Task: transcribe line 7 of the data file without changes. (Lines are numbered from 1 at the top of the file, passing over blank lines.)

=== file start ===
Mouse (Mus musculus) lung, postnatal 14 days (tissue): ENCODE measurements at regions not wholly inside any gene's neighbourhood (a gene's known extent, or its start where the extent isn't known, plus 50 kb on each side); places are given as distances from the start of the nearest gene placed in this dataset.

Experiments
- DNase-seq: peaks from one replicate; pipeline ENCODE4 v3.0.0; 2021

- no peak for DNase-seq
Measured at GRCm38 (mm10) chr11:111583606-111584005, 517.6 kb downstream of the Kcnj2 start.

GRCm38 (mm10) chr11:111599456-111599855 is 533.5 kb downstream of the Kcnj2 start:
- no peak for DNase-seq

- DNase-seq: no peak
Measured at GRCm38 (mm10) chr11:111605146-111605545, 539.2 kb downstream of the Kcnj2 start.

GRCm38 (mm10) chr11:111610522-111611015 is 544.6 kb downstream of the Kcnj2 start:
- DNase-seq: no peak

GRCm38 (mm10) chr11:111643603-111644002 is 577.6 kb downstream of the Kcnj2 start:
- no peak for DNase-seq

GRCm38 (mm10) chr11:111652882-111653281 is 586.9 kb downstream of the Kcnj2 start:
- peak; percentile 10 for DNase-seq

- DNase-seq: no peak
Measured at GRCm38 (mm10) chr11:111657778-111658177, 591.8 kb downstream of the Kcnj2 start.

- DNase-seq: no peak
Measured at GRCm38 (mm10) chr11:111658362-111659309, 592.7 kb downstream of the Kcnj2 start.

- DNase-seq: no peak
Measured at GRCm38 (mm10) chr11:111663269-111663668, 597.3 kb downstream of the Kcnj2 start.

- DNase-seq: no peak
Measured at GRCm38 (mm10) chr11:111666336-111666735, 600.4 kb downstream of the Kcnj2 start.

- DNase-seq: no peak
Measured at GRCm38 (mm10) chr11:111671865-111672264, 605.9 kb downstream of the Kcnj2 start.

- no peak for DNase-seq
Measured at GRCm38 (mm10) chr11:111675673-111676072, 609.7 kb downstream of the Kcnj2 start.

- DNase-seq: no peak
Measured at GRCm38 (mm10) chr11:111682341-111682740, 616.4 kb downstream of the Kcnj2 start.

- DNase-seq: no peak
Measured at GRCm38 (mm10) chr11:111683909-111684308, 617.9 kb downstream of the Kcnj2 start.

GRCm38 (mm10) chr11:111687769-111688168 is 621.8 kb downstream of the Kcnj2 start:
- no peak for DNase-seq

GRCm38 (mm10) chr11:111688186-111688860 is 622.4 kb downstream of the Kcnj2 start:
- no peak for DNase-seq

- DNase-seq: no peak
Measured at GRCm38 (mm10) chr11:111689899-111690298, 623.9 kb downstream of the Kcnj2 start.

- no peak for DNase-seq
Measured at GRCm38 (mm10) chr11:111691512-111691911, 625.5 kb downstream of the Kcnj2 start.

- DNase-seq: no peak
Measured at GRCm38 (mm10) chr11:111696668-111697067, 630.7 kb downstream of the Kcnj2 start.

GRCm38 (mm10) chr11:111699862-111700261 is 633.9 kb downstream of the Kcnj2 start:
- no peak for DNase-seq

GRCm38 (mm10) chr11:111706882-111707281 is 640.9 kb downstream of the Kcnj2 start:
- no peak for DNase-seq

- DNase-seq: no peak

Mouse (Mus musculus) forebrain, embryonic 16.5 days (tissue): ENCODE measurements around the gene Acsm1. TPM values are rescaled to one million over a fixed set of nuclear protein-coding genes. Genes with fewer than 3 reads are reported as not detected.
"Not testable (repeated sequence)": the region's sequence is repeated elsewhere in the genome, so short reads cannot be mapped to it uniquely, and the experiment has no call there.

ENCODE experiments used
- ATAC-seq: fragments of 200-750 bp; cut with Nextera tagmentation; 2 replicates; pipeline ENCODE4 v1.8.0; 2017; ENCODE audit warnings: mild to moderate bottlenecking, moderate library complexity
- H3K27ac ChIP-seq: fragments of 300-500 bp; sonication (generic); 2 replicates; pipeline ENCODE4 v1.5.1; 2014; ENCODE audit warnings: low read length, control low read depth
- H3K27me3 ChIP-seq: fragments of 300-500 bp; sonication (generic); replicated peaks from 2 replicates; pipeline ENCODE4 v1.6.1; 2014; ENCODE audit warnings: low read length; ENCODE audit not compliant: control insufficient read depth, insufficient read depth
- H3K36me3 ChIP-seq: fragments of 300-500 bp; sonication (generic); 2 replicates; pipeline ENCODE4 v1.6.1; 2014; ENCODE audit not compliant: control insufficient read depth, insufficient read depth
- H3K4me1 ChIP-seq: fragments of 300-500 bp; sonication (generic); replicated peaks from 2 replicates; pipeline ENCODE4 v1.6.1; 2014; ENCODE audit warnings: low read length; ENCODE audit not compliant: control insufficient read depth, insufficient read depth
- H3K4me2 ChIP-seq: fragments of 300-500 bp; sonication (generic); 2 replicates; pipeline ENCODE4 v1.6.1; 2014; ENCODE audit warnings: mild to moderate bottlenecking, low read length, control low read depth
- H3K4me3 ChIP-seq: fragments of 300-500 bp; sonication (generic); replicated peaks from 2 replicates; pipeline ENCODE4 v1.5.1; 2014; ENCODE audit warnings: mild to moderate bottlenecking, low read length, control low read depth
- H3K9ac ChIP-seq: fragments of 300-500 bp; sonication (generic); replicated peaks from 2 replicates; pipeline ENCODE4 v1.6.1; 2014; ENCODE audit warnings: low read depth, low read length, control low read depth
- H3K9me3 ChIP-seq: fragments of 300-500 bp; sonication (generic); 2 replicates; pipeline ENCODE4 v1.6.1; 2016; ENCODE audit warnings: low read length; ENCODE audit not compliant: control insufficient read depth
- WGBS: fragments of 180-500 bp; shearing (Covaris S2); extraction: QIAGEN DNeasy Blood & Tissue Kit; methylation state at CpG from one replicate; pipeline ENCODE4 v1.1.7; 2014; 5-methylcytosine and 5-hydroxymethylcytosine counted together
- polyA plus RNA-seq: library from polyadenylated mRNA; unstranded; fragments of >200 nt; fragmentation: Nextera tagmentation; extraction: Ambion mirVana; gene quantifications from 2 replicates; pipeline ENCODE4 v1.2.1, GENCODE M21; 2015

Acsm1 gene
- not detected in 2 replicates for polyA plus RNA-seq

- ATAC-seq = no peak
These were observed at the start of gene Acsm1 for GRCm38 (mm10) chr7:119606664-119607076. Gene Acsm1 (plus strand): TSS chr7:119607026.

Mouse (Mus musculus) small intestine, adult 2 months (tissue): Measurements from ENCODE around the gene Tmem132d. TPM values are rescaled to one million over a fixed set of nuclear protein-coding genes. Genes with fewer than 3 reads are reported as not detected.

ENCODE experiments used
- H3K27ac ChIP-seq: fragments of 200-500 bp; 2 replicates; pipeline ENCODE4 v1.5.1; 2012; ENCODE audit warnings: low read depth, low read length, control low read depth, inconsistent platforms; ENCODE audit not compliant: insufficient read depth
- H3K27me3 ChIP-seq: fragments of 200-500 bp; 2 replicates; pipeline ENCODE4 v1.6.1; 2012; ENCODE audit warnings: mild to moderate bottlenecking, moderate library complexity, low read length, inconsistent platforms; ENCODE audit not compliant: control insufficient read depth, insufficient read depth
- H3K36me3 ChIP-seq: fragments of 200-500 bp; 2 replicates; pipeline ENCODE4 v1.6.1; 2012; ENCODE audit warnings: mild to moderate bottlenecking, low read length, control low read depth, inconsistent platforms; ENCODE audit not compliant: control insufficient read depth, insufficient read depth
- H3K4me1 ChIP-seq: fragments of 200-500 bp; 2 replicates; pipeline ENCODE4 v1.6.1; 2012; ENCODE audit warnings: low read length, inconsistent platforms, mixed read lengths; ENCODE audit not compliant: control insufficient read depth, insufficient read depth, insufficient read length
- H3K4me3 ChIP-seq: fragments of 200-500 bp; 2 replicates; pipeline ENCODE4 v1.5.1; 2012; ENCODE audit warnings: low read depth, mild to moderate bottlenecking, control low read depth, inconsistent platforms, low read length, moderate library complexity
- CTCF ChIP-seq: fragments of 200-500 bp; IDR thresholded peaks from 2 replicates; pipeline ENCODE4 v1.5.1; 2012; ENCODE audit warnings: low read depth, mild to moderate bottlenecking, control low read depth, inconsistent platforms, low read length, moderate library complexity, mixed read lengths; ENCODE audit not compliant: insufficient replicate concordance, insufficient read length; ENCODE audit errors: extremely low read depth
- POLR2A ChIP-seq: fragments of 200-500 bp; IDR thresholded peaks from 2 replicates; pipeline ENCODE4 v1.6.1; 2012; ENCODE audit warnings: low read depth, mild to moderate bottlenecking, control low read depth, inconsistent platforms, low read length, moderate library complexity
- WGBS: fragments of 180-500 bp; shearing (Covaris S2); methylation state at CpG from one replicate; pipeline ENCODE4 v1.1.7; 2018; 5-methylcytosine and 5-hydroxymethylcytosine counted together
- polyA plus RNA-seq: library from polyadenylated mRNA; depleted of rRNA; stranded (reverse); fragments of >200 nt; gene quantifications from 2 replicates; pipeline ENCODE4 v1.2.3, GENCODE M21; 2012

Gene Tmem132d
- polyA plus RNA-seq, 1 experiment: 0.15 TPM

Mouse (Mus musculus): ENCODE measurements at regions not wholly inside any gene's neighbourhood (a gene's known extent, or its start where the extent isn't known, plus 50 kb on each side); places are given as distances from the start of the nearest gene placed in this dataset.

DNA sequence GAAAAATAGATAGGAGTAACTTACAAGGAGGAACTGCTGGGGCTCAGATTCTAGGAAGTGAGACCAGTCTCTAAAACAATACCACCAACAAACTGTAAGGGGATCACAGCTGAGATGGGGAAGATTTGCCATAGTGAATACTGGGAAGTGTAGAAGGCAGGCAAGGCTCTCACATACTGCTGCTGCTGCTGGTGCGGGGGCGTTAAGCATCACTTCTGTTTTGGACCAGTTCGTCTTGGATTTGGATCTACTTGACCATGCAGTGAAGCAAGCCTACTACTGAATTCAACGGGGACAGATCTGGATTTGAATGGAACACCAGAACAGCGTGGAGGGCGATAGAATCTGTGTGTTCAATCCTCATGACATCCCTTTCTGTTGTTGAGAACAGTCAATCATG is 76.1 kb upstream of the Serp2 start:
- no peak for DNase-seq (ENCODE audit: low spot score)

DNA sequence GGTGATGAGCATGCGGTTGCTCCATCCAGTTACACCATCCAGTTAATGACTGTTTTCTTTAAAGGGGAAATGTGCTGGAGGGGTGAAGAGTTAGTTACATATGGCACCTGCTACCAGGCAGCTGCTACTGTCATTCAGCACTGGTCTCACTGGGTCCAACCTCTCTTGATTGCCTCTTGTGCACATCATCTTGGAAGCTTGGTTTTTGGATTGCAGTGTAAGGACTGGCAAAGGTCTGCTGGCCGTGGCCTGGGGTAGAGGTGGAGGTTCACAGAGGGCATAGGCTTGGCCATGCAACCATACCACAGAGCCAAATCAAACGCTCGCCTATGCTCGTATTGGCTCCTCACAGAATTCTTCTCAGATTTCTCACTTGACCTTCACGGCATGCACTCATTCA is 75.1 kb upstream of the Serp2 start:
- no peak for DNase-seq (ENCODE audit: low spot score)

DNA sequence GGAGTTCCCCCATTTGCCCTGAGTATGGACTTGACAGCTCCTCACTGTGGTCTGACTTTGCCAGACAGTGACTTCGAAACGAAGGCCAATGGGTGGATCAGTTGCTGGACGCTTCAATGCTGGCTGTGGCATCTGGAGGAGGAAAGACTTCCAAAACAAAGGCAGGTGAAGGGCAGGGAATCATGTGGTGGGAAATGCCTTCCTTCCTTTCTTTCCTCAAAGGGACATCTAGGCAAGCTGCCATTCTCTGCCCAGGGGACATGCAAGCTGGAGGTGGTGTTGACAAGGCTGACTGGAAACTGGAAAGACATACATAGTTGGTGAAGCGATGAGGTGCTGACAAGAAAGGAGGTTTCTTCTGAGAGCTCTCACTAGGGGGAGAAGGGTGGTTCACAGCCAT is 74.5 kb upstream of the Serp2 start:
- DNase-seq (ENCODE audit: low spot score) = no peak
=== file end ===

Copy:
- no peak for DNase-seq